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Delays in building new pipelines have reshaped the volatile business of hauling Alberta crude by train into one with a longer lifespan, says Keith Creel, chief executive officer of Canadian Pacific Railway Ltd.

Calgary-based CP is reaching longer-term contracts at better prices with oil producers eager to move their rising production to U.S. markets, CP said on Tuesday.

Mr. Creel cautioned he believes the crude-by-rail volumes will fall within five years when the three major proposed projects are operating, and he is reluctant to make large capital investments to serve the energy sector. But he told analysts on a conference call on Tuesday the pipeline delays will extend the crude-by-rail boom for longer than the two- to three-year timeline industry watchers and participants have expected.

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“There is so much uncertainty with the pipelines [that] a three- to four- to five-year discussion [with producers and shippers] is possible,” Mr. Creel said. “I still believe that pipelines will be built. There’s too much of a critical need. There’s just a lot of noise and a lot of hoops and obstacles to get through, but they will come.”

A handful of proposed pipelines have been cancelled, leaving three major projects in various stages of lengthy approval processes: the Trans Mountain pipeline to the West Coast; Enbridge’s Line 3 replacement to the east; and the Keystone XL pipeline to the U.S. Gulf Coast. The lack of pipeline space – compounded by rising oil production – has driven new volumes to the rails and caused oil-patch crude to be discounted.

Canadian crude exports by railway to the United States rose to a record level in 2018 after price declines caused a sharp drop from the previous peaks in 2013 and 2014. Volumes are on pace to be even higher in 2019. Canada’s National Energy Board says railways moved a total of 25.8 million barrels of oil to the United States in the first four months of 2019, a rise of 34 per cent from the same period in 2018.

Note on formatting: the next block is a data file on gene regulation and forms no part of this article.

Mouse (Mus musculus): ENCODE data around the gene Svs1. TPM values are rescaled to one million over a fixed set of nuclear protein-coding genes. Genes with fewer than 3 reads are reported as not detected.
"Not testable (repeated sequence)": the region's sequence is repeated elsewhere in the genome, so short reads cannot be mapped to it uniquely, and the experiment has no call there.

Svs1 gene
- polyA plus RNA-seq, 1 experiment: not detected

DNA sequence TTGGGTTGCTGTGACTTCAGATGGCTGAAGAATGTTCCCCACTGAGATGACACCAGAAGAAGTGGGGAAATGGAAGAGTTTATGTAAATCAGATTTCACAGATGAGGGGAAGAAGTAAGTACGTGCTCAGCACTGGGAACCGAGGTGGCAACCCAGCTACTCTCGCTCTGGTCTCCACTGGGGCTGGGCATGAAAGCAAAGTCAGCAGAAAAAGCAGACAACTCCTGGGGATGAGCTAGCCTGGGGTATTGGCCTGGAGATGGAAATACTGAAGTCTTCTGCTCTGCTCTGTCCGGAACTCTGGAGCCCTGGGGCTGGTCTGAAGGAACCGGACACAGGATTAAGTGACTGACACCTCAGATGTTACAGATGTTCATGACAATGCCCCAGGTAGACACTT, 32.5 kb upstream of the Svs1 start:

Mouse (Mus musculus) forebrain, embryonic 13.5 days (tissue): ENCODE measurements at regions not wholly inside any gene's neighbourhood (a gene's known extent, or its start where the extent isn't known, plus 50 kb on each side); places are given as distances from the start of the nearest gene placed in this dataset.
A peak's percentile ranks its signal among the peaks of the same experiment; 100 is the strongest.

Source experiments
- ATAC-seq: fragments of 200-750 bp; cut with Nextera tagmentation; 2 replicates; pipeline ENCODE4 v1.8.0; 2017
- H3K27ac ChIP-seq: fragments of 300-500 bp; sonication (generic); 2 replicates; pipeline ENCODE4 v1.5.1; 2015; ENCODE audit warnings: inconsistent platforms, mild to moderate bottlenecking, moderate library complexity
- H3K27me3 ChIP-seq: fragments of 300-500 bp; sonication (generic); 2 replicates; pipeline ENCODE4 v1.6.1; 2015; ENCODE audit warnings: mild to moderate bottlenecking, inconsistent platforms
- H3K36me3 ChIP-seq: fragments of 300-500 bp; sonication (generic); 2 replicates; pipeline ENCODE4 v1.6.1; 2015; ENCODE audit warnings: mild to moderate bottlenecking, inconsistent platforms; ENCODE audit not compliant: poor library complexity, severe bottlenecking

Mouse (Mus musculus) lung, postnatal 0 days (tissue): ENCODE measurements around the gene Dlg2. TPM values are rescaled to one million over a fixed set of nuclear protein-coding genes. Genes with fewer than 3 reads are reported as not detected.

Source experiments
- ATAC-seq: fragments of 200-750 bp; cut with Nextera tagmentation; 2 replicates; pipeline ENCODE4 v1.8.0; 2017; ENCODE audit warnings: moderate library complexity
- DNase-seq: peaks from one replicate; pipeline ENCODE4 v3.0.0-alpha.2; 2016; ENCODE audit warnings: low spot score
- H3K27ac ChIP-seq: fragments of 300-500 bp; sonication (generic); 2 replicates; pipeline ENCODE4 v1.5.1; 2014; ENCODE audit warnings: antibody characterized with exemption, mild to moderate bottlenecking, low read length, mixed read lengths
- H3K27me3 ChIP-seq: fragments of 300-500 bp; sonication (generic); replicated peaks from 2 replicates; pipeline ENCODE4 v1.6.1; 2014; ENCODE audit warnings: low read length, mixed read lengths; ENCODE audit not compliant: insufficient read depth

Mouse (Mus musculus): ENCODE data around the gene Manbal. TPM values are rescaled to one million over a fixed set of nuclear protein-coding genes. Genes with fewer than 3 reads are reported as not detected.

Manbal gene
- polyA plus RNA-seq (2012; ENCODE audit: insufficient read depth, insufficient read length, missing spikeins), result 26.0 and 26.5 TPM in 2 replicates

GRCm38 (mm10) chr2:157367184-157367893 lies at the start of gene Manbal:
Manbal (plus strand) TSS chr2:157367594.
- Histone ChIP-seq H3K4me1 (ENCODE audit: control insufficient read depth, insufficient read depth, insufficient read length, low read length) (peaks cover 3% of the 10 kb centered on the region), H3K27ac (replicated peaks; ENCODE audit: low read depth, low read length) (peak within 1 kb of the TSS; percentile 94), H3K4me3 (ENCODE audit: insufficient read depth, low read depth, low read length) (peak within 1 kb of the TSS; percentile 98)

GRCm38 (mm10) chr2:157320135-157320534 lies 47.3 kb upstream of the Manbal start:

CP hauled 25,000 carloads in the second quarter – up from 20,000 in the year-ago period – and could move 30,000 in the third-quarter volumes as prices improve and production curtailment imposed by the Alberta government eases, said John Brooks, CP’s marketing chief.

Still, Mr. Creel said he will not make large capital investments in new oil terminals or other assets to serve a “volatile and unpredictable” oil market. “We’re making 30-, 40-year asset decisions at this company. We’re not going to extend our capital or overextend our company based on a four- or five-year opportunity,” he said on the call, held to present the company’s second-quarter financial results.

CP on Tuesday posted a 13-per-cent jump in second-quarter revenue to $1.98-billlion as Canada’s second-biggest railway moved more oil, grain and other commodities.

CP said profit for the three months ending June 30 rose to $724-million, or $5.17 a share, compared with $436-million ($3.04) in the second quarter of 2018. CP’s operating ratio, a closely watched industry measure of costs versus sales, improved to 58.4 per cent from 64.2 per cent in the year-ago period.

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Investors responded to CP’s earnings by driving up the share price by more than 3 per cent on the Toronto Stock Exchange. Before Tuesday, CP shares had risen by 27 per cent in 2019, outpacing the 15-per-cent gain on the TSX and the 21-per-cent increase in the share price of rival Canadian National Railway Co.

Christian Wetherbee, a stock analyst at Citigroup, said CP’s financial performance was better than he expected, as yields improved amid cost containment. “Expectations were elevated coming into the quarter, but the results were solid and CP stands out as likely the only Class 1 railway [that] can credibly maintain its volume target, so we think the results and outlook are good enough to drive shares higher and we reiterate our Buy” recommendation, he said in a research note.

CP saw eight of nine freight categories rise in volumes, led by energy, chemicals and plastics (up 22 per cent); potash (up 15 per cent); and automotive products (up 12 per cent).

Mr. Brooks, CP’s marketing chief, said the railway is anticipating heavy grain volumes for the rest of the season due to a crop that is expected to be in line with the past two years, and large amounts of canola still in bins and elevators after China ceased importing the Canadian seed.

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